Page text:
Teachers restore connection

Rachael Wolfson 

More stories from Rachael Wolfson

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Photo Courtesy of Josephine Meriot

English teacher Jenelle Ryan leads her classroom behind a mask. It’s been a challenge this year, but Ryan has enjoyed being back in the classroom with her students.

Last year was definitely a hard year for students. But what about teachers? They had to overcome several struggles last year, such as dealing with new technology and troubles connecting with students. Even now that teachers are back in the building, they are still facing challenges, as they have had to now re-adjust from distance to in-person teaching.

One of the things that was particularly difficult for teachers last year was learning the new technology. Most of the teachers had always used Google Classroom. So, when MCPS mandated that all teachers use Canvas, it was a struggle for many teachers to adjust to that new platform. Janelle Ryan, a ninth grade English teacher expressed this challenge.

“We rolled out MYMCPS classroom, as a replacement for Google Classroom and it became mandatory for us to use that. So for me, that was the biggest difficulty I had was just learning that technology,” Ryan said.

In addition, teachers had trouble connecting with their students through Zoom. Margaret Schlichter, who was a new French teacher last year, had this trouble along with many other teachers.

“It was very hard to make a connection with students if they didn’t have their cameras on, if they weren’t there. It was really hard to know if kids were struggling in any way,” Schlichter said.

This year, many teachers are combining online resources, as well as using paper and pencil. While many teachers are still using MYMCPS Classroom to post materials, some teachers are returning to “old school” approaches to minimize how much students are looking at screens.

“I’m kind of appreciative of [MYMCPS Classroom] because now I think I’ve reached more of a happy medium. I’m still posting all of my materials online but I’m trying to be flexible with students who prefer paper — giving them opportunities to annotate on paper or to even hand in paper copies of assignments,” Ryan said.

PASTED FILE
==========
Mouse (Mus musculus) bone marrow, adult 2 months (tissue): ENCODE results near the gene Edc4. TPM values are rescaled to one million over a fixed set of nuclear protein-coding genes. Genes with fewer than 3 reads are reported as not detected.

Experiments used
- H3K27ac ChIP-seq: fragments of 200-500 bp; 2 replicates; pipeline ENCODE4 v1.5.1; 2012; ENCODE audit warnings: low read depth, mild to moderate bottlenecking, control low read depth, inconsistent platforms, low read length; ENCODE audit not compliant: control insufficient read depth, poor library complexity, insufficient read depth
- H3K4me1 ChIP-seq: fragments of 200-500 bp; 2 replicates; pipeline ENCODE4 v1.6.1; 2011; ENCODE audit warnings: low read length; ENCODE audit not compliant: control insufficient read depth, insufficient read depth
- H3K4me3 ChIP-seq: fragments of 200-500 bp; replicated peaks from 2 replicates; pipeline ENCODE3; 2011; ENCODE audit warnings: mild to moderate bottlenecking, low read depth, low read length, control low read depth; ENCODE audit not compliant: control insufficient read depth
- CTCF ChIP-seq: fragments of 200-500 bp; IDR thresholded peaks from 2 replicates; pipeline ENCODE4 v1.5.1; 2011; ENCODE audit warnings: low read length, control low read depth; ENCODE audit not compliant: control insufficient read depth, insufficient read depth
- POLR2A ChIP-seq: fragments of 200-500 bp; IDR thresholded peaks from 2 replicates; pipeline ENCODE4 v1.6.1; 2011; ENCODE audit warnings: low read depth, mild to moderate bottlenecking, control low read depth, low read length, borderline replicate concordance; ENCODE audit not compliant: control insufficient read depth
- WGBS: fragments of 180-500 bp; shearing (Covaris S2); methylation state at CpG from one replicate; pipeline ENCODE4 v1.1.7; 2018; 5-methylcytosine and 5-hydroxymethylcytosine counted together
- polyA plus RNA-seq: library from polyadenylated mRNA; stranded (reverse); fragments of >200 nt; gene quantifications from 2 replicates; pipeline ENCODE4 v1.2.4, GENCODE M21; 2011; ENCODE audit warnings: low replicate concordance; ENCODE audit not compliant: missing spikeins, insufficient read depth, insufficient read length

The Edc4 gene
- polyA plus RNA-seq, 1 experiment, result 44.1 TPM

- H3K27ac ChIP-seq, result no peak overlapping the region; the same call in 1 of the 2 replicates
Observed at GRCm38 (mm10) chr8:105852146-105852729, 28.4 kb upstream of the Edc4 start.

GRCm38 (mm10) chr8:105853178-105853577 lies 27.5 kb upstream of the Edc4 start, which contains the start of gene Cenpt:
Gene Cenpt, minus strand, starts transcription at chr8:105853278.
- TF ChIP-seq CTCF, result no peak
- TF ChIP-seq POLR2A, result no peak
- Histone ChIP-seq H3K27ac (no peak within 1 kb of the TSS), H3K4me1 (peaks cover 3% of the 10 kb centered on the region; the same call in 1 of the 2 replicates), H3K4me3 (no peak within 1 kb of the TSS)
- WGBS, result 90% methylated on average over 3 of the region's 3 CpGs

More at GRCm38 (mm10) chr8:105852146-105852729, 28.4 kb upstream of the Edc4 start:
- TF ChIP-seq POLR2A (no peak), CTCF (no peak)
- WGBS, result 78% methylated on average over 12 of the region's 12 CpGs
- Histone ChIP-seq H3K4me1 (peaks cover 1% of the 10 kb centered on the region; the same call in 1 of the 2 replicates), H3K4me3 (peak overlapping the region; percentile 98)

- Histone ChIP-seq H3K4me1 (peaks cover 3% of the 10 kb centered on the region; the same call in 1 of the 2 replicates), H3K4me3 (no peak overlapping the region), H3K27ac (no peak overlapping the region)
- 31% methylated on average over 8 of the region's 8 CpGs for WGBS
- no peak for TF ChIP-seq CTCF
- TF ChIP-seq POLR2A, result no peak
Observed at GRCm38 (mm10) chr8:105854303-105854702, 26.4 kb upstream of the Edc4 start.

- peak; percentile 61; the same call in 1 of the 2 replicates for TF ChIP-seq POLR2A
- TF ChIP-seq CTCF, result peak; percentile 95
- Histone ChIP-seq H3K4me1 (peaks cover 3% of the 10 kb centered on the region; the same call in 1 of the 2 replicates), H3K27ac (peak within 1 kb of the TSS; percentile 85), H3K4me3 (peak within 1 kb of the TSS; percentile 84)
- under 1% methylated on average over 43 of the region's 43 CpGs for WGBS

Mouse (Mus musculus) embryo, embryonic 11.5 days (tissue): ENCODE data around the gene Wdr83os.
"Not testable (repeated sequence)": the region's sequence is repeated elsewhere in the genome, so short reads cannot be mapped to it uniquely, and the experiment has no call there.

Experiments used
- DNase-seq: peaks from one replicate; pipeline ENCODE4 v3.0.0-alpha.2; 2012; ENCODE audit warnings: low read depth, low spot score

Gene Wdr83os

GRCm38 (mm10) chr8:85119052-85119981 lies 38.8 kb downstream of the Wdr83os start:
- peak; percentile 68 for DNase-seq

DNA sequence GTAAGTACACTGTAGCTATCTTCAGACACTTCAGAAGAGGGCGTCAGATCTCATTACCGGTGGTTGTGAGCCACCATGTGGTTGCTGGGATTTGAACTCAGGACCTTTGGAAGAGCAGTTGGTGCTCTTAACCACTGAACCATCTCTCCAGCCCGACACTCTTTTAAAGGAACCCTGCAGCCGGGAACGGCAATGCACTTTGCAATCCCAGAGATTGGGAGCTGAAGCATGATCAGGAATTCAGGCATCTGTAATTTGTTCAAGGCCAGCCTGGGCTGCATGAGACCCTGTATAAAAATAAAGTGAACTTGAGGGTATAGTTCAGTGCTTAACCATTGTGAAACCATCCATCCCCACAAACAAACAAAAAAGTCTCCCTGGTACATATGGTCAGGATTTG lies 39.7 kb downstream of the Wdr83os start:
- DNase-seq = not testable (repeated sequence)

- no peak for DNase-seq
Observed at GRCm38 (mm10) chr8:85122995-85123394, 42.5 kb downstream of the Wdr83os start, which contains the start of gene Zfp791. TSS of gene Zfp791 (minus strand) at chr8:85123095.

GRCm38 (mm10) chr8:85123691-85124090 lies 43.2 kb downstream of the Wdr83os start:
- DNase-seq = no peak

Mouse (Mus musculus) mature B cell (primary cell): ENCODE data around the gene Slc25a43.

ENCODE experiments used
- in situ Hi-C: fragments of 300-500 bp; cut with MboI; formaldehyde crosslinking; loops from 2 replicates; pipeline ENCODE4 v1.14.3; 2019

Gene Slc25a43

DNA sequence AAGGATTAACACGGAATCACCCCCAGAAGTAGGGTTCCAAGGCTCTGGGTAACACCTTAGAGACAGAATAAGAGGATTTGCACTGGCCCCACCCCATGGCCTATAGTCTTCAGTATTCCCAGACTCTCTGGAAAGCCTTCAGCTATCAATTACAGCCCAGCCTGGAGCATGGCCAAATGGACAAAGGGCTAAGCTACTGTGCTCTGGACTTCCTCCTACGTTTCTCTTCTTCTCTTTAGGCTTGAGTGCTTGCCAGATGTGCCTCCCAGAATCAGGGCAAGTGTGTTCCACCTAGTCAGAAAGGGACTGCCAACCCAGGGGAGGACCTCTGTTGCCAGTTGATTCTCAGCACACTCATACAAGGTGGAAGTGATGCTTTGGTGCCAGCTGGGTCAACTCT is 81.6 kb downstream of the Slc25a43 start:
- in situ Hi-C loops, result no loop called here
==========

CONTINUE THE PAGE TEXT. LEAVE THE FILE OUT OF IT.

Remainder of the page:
In addition, one of the biggest things that teachers have had to adjust to this year is the mask wearing. It’s very hard for teachers to not only recognize their students in masks but also understand what their students are saying. Ryan has had this problem in her classroom.

“I can’t hear what the students are saying with their masks. And sometimes I don’t even know which student answered, like if somebody called out something, I’m looking around and saying who said that?” Ryan said.

In general, it makes the teachers uncomfortable to have to keep asking students to repeat themselves.

Mask wearing isn’t the only thing teachers have had to adjust to. It has also been hard for teachers to get back to a seven-day period. James Grimes, one of the science teachers has had trouble adjusting back to the old schedule.

“Getting back to the routine, getting up and driving…you didn’t realize it was tiring. It was just getting back to the grind,” Grimes said.

However, despite these challenges, teachers are happy to be back in the building with their students and doing their best to support them. “I’m looking forward to really getting to know my students in person…underneath my mask, I’m smiling to try to make people feel at ease,” Schlichter said.

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